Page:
MUSICAL THEATRE: African son
Review by GRACE MOYA
Many South African struggle heroes died in exile and were buried away from their home countries. Moses Kotane was one such hero of liberation. He represented the struggles faced by many freedom fighters – courageous men and women who stood up for their moral principles in the face of violent repression.
African Son is a musical theatre production showcasing the remarkable life of SA Communist Party leader Moses Kotane, who studied at the Lenin School in Moscow and was one of the first activists to be banned under the Suppression of Communism Act. He suffered a stroke in 1968 and went for treatment in the then-Soviet Union, where he died and was buried in 1978. His remains were repatriated in 2015.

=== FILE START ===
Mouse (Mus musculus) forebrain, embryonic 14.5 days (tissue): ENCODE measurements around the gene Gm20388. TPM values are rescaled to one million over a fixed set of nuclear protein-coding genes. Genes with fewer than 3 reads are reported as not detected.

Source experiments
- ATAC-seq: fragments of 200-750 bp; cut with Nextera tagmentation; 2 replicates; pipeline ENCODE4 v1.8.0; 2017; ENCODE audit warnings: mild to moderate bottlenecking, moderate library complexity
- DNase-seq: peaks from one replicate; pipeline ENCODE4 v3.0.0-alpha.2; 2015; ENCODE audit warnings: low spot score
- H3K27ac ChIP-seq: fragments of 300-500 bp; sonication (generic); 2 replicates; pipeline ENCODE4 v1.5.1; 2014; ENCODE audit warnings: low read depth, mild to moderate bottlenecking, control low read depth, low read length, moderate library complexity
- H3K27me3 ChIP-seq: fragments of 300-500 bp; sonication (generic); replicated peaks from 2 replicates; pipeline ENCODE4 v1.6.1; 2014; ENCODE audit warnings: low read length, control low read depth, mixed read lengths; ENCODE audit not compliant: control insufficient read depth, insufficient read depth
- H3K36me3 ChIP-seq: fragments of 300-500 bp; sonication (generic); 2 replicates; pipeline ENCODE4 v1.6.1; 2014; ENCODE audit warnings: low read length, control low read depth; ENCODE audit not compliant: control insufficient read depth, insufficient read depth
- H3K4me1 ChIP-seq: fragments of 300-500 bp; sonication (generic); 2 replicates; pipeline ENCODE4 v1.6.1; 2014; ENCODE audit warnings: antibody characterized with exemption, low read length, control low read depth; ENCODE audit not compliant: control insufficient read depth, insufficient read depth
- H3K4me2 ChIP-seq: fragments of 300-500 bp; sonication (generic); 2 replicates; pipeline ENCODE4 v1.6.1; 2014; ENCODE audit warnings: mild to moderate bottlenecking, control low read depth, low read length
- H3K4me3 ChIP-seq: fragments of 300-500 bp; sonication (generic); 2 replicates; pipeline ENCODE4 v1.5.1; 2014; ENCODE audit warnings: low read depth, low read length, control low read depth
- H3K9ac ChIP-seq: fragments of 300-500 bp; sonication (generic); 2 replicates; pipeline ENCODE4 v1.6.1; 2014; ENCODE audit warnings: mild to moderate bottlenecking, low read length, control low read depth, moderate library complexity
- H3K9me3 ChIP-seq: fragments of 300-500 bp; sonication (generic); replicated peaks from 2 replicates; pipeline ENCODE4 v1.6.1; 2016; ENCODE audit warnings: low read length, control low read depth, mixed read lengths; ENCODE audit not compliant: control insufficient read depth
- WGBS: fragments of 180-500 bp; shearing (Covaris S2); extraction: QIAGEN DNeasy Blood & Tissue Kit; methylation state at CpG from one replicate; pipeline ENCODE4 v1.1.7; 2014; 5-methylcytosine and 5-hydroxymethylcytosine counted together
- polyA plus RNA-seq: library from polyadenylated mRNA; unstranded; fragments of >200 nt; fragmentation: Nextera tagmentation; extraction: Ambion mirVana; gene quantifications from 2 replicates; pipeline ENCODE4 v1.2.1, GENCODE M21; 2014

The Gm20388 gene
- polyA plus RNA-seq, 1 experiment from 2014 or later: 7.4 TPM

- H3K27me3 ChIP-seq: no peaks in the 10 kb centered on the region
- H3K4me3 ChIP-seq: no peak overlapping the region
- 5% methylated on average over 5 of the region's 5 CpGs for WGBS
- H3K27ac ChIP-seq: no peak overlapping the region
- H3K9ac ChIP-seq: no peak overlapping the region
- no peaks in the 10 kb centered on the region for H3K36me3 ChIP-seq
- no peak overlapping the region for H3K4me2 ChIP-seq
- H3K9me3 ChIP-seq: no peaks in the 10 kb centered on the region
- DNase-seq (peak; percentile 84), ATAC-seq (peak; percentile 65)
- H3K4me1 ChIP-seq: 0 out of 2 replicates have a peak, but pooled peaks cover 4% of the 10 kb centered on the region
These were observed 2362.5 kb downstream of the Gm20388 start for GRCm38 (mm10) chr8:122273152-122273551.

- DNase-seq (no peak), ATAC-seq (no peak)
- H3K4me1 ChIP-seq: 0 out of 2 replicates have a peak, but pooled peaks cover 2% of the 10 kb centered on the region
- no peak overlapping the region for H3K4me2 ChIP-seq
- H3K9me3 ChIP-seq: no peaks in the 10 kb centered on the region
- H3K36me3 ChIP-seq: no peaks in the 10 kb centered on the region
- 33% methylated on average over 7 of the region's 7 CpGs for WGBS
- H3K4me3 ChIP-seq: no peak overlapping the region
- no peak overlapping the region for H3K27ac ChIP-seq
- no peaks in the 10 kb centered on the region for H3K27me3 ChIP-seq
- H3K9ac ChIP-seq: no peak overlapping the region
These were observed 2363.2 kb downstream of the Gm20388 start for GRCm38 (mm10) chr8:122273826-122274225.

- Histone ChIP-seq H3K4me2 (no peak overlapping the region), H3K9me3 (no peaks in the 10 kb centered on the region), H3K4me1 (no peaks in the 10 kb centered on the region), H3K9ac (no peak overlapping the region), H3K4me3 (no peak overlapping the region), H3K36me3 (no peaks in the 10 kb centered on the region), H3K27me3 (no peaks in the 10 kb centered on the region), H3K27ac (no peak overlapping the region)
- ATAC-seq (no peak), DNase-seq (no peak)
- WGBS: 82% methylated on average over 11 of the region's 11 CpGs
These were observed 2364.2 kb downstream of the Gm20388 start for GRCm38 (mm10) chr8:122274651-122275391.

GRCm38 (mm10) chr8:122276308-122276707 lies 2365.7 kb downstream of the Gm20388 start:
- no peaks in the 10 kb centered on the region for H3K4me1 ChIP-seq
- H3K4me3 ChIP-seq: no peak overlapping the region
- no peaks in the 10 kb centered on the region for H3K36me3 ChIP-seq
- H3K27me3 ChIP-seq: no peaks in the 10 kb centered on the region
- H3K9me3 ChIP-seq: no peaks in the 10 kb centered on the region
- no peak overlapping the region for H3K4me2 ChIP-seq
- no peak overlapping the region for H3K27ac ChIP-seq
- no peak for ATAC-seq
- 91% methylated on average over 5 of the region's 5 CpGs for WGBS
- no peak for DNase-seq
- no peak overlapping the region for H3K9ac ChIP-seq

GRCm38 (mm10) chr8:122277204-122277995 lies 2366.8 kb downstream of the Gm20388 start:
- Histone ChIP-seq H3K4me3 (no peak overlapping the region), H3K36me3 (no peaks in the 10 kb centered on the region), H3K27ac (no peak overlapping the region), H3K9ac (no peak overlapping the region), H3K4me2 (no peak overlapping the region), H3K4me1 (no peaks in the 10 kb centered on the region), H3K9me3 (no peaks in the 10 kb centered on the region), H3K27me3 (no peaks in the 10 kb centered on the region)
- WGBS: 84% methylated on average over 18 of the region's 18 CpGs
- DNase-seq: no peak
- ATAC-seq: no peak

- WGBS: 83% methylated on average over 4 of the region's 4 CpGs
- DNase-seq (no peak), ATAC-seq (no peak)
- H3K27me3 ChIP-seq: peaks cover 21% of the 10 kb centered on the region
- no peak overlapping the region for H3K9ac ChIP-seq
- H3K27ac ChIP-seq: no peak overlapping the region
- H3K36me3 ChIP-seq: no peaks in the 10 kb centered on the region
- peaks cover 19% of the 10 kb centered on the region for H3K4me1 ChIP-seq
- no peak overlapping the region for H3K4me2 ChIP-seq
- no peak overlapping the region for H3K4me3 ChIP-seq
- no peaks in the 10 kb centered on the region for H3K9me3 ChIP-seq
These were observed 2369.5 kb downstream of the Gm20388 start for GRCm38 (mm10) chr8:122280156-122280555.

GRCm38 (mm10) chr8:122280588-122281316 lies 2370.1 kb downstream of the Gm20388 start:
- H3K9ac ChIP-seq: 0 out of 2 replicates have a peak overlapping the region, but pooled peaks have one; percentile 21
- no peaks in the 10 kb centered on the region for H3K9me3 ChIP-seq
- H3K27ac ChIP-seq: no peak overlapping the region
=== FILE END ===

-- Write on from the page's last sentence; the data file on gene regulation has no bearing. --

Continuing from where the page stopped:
Told through music, dance, and dialogue, the story evoked strong feelings of rage, sadness and fear. The energy in the room was vibrant and lively, the music revealing the characters’ inner emotional life and thoughts.
There were instances when the music drowned out the character’s voice and made it nearly impossible to grasp the monologue. Adding to that, there were a few choreographic missteps. Nonetheless, it gave voice to an untold story about a man who was integral to the liberation movement.
Kotane inspired and motivated others to fight against injustice while making people aware of their rights and power. This production channels, commemorates, and celebrates that power with musical verve and colour storytelling.